Title

A Deleuzian feminism: Philosophy, theology and ethics

Date of Award

8-2006

Degree Type

Dissertation

Degree Name

Doctor of Philosophy (PhD)

Department

Religion

Advisor(s)

Gregg Lambert

Keywords

Feminism, Philosophy, Theology, Ethics, Gilles Deleuze

Subject Categories

Religious Thought, Theology and Philosophy of Religion | Women's Studies

Abstract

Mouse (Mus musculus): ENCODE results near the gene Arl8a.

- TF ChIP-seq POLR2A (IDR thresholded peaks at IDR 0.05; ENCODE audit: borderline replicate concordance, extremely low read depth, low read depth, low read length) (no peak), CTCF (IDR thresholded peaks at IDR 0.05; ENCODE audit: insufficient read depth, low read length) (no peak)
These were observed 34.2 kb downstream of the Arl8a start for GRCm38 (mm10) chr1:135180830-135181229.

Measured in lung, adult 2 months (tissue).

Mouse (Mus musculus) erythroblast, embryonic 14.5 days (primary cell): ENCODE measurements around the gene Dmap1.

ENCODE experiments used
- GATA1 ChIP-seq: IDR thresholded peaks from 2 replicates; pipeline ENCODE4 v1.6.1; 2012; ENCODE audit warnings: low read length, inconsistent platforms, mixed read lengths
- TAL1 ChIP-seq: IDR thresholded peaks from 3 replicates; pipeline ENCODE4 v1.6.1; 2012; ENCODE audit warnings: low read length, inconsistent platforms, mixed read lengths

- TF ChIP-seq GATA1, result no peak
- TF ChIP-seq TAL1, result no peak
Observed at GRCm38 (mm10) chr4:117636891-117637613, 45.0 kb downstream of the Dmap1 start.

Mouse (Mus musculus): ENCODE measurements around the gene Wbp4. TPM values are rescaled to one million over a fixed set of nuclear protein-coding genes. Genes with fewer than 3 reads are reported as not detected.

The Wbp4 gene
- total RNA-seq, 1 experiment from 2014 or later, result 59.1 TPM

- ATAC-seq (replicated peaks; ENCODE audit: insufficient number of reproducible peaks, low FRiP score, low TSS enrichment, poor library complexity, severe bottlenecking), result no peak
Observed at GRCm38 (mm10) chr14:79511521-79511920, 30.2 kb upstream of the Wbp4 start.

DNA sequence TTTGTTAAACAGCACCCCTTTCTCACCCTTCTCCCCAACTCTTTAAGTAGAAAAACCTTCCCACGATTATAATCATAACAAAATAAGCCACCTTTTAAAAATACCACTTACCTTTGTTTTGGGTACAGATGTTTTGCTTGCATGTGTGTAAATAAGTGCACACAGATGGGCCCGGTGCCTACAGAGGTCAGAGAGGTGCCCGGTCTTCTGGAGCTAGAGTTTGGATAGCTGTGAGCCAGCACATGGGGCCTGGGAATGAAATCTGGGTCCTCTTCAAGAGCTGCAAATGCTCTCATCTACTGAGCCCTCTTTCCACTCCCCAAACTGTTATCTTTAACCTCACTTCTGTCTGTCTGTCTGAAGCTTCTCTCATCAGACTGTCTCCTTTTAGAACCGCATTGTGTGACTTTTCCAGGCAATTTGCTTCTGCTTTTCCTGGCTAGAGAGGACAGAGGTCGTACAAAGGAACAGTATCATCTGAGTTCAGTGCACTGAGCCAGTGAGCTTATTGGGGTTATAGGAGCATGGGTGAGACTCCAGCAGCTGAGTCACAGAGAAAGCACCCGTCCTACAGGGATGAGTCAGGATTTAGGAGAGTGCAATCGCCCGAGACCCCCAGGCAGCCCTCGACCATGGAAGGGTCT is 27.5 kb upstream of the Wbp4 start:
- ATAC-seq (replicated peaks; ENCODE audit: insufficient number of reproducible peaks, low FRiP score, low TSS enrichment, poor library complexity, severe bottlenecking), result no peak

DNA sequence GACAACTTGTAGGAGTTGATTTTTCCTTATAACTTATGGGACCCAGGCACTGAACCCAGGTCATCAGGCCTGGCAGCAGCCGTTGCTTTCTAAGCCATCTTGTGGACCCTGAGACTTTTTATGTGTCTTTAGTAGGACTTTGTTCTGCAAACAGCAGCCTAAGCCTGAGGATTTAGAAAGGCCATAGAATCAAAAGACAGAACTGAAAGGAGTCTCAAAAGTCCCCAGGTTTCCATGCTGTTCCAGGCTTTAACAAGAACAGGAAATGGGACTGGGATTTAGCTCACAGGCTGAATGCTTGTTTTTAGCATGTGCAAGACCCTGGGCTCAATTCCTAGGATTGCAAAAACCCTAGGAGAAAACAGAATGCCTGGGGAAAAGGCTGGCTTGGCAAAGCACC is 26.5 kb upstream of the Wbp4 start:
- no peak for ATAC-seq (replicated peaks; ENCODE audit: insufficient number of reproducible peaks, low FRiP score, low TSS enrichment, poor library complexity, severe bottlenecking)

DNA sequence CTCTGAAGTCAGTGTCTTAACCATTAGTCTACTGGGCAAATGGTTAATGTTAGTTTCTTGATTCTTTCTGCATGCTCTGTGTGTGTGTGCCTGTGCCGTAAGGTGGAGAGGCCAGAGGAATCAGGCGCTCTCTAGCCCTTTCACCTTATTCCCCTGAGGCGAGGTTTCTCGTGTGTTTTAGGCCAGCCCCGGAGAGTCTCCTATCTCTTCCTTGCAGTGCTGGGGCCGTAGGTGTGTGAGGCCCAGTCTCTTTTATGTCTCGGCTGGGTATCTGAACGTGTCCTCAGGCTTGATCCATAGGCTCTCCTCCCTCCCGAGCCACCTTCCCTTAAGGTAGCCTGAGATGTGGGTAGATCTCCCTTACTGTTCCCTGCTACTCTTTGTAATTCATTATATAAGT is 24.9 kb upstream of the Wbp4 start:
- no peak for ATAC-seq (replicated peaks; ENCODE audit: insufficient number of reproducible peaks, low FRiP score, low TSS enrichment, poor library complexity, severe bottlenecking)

This dissertation is at once a critique of the historical development of Second Wave feminist theory and a proposal for a new image of feminist thought which finds its point of departure beyond the sexual binarism and reactive formations of identity that have traditionally framed this theoretical project. A Deleuzian Feminism offers a conceptual field in which the actualizations of woman may be viewed as singular events or unique conducts of embodied existence while feminist thought may be seen as the means to a more than personal life. Within this conceptual field sexual difference is no longer tied to structures of homogeneity but to heterogeneous assemblages that are inventions both of immediate encounters and the network of interdependent assemblages that make all experience possible. Far from being obligated to a specific order or held hostage to the functioning of a single signifier, sexuality is now an effect, an affect, a production of intensive relations which does not precede or exceed its immediate expression. In this sense "woman" becomes an experiment, a possibility, a possible world, while feminist ethics becomes an ethics of encounter focused on a sustainable future for both human society and the global ecosphere.

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